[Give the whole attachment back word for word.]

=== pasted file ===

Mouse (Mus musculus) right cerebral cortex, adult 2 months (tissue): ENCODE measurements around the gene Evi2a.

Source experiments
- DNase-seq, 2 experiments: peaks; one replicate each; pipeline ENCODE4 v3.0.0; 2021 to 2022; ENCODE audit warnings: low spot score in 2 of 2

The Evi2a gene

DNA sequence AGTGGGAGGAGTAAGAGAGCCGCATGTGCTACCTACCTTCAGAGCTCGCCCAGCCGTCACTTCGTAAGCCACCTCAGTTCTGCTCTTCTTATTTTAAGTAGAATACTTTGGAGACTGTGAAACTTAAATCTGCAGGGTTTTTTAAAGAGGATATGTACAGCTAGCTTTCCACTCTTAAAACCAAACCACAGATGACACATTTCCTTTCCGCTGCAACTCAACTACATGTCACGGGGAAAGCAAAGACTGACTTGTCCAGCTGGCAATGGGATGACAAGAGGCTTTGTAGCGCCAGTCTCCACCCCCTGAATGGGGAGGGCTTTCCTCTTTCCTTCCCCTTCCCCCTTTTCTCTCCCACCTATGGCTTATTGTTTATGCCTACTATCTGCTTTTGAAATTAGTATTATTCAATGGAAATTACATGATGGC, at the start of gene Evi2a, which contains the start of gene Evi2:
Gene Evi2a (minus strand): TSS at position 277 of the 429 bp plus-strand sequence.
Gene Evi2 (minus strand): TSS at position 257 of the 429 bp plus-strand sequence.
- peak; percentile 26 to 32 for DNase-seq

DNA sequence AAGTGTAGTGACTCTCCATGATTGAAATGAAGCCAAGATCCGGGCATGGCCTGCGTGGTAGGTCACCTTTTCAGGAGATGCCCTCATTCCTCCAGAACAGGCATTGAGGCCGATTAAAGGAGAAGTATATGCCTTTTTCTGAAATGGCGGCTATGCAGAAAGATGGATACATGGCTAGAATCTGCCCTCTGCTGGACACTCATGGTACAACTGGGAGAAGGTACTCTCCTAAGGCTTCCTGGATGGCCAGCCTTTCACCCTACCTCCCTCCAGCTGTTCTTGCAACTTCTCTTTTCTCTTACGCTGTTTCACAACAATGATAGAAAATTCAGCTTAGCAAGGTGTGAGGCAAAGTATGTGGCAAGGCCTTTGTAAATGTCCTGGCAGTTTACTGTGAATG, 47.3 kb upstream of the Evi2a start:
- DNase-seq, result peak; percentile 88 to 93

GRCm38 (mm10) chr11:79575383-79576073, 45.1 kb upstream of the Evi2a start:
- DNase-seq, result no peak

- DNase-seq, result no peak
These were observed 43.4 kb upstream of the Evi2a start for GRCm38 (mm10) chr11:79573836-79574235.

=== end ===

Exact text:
Mouse (Mus musculus) right cerebral cortex, adult 2 months (tissue): ENCODE measurements around the gene Evi2a.

Source experiments
- DNase-seq, 2 experiments: peaks; one replicate each; pipeline ENCODE4 v3.0.0; 2021 to 2022; ENCODE audit warnings: low spot score in 2 of 2

The Evi2a gene

DNA sequence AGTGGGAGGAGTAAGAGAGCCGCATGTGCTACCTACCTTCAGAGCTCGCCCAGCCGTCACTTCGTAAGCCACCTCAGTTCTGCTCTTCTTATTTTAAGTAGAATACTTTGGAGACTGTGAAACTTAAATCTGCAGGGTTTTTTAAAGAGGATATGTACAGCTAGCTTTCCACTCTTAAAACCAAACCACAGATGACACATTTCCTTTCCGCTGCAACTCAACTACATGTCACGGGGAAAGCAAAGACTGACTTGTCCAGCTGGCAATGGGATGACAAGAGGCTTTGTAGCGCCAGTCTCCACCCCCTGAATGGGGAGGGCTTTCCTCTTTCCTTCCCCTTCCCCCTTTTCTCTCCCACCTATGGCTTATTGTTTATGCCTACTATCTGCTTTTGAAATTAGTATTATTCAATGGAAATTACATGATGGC, at the start of gene Evi2a, which contains the start of gene Evi2:
Gene Evi2a (minus strand): TSS at position 277 of the 429 bp plus-strand sequence.
Gene Evi2 (minus strand): TSS at position 257 of the 429 bp plus-strand sequence.
- peak; percentile 26 to 32 for DNase-seq

DNA sequence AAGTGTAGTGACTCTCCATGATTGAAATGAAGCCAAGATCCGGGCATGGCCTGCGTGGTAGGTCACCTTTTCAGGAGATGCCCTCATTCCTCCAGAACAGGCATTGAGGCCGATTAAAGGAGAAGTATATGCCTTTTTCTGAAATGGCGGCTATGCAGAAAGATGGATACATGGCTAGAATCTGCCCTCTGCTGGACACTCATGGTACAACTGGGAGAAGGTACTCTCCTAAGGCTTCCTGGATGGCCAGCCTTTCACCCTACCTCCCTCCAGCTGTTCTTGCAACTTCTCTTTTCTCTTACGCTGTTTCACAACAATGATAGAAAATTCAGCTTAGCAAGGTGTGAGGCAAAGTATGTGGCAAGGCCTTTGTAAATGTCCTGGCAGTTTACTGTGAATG, 47.3 kb upstream of the Evi2a start:
- DNase-seq, result peak; percentile 88 to 93

GRCm38 (mm10) chr11:79575383-79576073, 45.1 kb upstream of the Evi2a start:
- DNase-seq, result no peak

- DNase-seq, result no peak
These were observed 43.4 kb upstream of the Evi2a start for GRCm38 (mm10) chr11:79573836-79574235.